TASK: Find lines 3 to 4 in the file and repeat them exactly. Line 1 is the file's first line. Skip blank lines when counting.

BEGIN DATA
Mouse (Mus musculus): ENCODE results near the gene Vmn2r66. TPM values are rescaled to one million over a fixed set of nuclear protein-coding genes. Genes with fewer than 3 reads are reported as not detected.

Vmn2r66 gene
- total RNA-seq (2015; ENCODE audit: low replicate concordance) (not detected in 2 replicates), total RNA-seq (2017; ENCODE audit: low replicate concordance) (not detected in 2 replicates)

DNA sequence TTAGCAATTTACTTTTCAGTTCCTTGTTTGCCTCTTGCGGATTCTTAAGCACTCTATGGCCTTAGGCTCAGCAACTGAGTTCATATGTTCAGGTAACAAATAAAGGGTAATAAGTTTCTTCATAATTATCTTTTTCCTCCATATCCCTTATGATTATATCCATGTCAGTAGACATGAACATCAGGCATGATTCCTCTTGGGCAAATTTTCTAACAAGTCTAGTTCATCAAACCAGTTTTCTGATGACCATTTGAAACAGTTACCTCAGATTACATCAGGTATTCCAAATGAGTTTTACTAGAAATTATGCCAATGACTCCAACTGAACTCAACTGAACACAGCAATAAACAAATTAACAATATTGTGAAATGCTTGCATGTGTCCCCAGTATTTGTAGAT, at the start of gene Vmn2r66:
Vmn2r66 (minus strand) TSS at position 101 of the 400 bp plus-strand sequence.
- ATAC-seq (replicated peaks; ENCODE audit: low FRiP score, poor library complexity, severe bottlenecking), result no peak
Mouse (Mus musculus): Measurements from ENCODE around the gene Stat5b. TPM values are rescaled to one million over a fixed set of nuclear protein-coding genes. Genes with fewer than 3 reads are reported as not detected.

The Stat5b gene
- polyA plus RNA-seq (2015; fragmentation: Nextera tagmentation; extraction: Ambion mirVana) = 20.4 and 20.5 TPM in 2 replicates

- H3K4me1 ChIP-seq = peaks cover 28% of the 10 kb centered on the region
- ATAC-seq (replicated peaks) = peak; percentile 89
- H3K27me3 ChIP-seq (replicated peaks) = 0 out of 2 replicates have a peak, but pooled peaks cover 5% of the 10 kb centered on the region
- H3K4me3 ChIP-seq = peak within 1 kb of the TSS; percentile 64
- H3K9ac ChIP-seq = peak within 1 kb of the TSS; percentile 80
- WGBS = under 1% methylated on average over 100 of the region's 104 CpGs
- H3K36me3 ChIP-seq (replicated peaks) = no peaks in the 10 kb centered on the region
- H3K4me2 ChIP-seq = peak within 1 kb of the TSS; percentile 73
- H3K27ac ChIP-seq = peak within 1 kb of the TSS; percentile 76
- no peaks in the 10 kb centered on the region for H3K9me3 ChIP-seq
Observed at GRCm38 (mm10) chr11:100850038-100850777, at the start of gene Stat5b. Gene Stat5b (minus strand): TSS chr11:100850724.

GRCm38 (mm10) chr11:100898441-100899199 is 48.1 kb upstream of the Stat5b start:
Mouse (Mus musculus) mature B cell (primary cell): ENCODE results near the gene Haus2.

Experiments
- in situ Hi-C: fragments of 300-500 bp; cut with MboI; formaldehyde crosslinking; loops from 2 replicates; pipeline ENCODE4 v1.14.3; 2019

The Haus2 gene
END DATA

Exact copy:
- total RNA-seq (2015; ENCODE audit: low replicate concordance) (not detected in 2 replicates), total RNA-seq (2017; ENCODE audit: low replicate concordance) (not detected in 2 replicates)

DNA sequence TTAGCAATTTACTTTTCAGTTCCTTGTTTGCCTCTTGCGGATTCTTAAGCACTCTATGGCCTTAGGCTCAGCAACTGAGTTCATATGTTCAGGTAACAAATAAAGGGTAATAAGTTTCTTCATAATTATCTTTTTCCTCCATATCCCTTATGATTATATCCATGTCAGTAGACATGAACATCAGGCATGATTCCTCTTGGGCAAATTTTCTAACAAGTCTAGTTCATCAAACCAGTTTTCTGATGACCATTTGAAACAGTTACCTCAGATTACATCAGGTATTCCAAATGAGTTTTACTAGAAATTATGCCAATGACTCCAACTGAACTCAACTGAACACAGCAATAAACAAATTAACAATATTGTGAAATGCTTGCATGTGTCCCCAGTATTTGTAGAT, at the start of gene Vmn2r66: